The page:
Munroe: Murphy told me he didn’t get support from previous govt

NATIONAL Security Minister Wayne Munroe, QC.

NATIONAL Security Minister Wayne Munroe, QC.


Tribune Staff Reporter


NATIONAL Security Minister Wayne Munroe, QC, said yesterday that Corrections Commissioner Charles Murphy told him he was unable to fulfill all his duties at the Bahamas Department of Correctional Services because he did not get the support needed under the former administration.

His comments come amid a pending investigation into several matters at the prison, including the facility’s handling of Prescott Smith, a prominent Progressive Liberal Party supporter who Mr Munroe believes may have been held at the prison in contravention of a Supreme Court order.

The handling of Mr Smith prompted officials to send Commissioner Murphy on administrative leave last month.


COMMISSIONER of the Department of Correctional Services Charles Murphy.

The decision to temporarily suspend Commissioner Murphy from his duties was criticised by some observers, including Mr Murphy’s attorney, who said the move represents a conflict of interest because of Mr Munroe’s role in a 2019 lawsuit that sought to quash Mr Murphy’s appointment as commissioner of corrections.

However, Mr Munroe rejected the idea again yesterday and insisted that there is no conflict.

He also stated that Mr Murphy had blamed former National Security Minister Marvin Dames “for all that has gone wrong at the prison.”

“I haven’t heard the criticism. I was rather busy but what I did hear was an allegation that somehow there was a conflict of interest over the thing with Commissioner Murphy,” Mr Munroe said when asked to respond to criticism about Commissioner Murphy being put on administrative leave.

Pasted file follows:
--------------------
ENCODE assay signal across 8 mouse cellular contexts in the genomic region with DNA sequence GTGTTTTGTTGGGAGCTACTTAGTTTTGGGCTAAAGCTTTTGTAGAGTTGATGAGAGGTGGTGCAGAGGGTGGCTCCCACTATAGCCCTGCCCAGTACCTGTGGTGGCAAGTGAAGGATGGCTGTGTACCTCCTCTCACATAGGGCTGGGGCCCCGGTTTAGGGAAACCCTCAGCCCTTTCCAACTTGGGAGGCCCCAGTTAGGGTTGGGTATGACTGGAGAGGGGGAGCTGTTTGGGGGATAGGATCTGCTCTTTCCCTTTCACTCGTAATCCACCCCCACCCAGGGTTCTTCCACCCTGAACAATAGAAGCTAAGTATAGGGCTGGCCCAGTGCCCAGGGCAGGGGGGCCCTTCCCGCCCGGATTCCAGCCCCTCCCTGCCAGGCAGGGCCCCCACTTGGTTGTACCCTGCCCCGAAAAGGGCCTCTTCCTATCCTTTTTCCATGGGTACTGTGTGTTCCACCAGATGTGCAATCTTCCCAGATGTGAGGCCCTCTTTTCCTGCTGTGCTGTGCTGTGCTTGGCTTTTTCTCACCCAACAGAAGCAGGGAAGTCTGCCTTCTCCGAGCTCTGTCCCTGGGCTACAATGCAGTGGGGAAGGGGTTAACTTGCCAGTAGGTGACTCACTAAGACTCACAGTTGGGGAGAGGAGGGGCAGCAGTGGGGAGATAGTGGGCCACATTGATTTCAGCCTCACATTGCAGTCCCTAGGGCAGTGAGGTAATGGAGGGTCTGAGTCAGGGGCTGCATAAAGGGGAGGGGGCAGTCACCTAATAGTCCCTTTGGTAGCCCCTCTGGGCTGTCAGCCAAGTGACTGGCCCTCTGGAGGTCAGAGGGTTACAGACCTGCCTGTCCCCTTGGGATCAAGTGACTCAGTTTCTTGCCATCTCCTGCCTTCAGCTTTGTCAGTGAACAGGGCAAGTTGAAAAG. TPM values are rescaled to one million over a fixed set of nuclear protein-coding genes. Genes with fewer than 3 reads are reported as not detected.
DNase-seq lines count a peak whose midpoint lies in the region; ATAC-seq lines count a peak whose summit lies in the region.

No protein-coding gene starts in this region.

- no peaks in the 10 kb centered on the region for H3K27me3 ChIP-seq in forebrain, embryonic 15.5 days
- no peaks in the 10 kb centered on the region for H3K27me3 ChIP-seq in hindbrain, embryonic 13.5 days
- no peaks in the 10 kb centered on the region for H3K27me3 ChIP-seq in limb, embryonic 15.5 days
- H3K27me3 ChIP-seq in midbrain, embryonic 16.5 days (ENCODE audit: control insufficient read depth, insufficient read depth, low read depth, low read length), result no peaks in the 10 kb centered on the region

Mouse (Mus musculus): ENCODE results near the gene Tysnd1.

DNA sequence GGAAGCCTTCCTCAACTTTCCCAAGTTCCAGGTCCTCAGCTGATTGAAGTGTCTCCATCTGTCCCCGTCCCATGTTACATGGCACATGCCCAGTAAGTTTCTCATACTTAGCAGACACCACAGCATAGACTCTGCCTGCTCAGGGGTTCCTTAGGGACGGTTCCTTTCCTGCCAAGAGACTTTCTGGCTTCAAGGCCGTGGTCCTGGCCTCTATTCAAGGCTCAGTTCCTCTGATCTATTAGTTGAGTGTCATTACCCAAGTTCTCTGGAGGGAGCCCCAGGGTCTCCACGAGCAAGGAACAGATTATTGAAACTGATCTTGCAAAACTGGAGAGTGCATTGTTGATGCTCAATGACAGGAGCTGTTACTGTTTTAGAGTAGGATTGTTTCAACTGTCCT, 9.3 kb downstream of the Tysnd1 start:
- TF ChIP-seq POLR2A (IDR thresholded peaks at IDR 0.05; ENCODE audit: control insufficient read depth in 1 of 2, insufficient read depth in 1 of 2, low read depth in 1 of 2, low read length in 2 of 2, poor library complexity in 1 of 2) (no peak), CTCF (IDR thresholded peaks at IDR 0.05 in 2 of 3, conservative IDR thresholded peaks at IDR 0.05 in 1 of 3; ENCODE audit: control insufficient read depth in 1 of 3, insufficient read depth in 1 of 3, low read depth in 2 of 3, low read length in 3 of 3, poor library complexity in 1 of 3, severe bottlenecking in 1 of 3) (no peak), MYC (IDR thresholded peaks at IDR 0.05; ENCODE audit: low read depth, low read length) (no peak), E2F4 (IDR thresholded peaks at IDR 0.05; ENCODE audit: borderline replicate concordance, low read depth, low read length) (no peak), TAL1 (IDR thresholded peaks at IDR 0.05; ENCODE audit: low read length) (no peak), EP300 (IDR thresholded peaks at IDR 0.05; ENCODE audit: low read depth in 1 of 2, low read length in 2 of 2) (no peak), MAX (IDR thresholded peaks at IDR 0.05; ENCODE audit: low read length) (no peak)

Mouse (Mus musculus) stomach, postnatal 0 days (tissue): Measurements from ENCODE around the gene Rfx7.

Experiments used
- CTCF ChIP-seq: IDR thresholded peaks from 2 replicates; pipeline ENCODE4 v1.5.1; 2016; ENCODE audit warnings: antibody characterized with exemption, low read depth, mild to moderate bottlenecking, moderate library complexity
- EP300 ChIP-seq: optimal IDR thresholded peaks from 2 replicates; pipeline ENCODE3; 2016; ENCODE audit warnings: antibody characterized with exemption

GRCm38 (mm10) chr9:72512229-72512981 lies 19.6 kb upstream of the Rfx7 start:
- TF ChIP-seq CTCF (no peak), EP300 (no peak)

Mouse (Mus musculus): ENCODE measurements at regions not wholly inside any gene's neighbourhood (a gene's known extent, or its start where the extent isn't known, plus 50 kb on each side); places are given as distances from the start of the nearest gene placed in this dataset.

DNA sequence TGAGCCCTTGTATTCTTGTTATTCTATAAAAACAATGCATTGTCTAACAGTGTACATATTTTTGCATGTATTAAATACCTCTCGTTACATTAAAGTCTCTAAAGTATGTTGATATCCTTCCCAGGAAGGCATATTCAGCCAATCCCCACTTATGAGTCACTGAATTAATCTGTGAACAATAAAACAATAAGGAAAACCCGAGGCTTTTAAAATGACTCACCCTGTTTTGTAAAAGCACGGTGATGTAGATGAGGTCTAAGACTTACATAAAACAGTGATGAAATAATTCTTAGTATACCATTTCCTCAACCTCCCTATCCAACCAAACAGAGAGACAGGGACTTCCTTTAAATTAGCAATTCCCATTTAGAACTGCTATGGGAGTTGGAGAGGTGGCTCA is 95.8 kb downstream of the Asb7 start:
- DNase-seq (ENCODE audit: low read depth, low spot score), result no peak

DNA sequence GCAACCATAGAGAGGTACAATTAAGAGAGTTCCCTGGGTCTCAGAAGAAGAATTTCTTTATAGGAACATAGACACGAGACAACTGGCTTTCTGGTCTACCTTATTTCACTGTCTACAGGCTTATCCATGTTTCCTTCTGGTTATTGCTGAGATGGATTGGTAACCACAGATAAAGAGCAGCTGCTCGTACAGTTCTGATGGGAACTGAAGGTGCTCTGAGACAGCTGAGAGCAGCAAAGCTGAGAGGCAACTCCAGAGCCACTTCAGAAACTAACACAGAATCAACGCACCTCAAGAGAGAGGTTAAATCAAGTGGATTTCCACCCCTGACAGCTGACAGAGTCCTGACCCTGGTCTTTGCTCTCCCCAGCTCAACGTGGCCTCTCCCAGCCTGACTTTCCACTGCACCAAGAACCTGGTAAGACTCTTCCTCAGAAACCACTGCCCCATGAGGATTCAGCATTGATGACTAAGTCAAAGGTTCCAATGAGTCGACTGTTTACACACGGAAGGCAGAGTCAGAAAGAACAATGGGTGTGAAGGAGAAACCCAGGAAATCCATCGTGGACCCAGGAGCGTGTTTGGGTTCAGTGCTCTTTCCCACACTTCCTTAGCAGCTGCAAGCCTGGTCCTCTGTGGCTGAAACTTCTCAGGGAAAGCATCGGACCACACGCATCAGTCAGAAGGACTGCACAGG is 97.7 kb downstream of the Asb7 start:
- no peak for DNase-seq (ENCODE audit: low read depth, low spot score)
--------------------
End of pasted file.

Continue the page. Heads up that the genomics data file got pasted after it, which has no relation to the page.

“For myself, I had made a press release where for myself I do not see the conflict. Commissioner Murphy said that part of why he couldn’t do his job was because there were no deputy commissioners in the prison. Well, we sent two deputy commissioners to the prison.”

The minister also said: “In short, what he said was that he was not able to do his job because my predecessor didn’t do what he was supposed to do. He might be right. (Former) Minister Marvin Dames might have been an utter and complete failure as minister of national security with regard to prison. That is why you have to have an investigation and that is all that is happening.

“Classically, it’s going to be an investigation that the commissioner not discharge his duty or is all of the fault as he says at the foot of (former) Minister Mr Marvin Dames and in fairness to my predecessor as politically attractive as it may be to blame the former minister, in fairness to people, you have to investigate it so the investigation as I see it which will not be carried out by me will be whether Commissioner Murphy is correct and Marvin Dames is responsible for all that is gone wrong in the prison or whether he bears a responsibility.”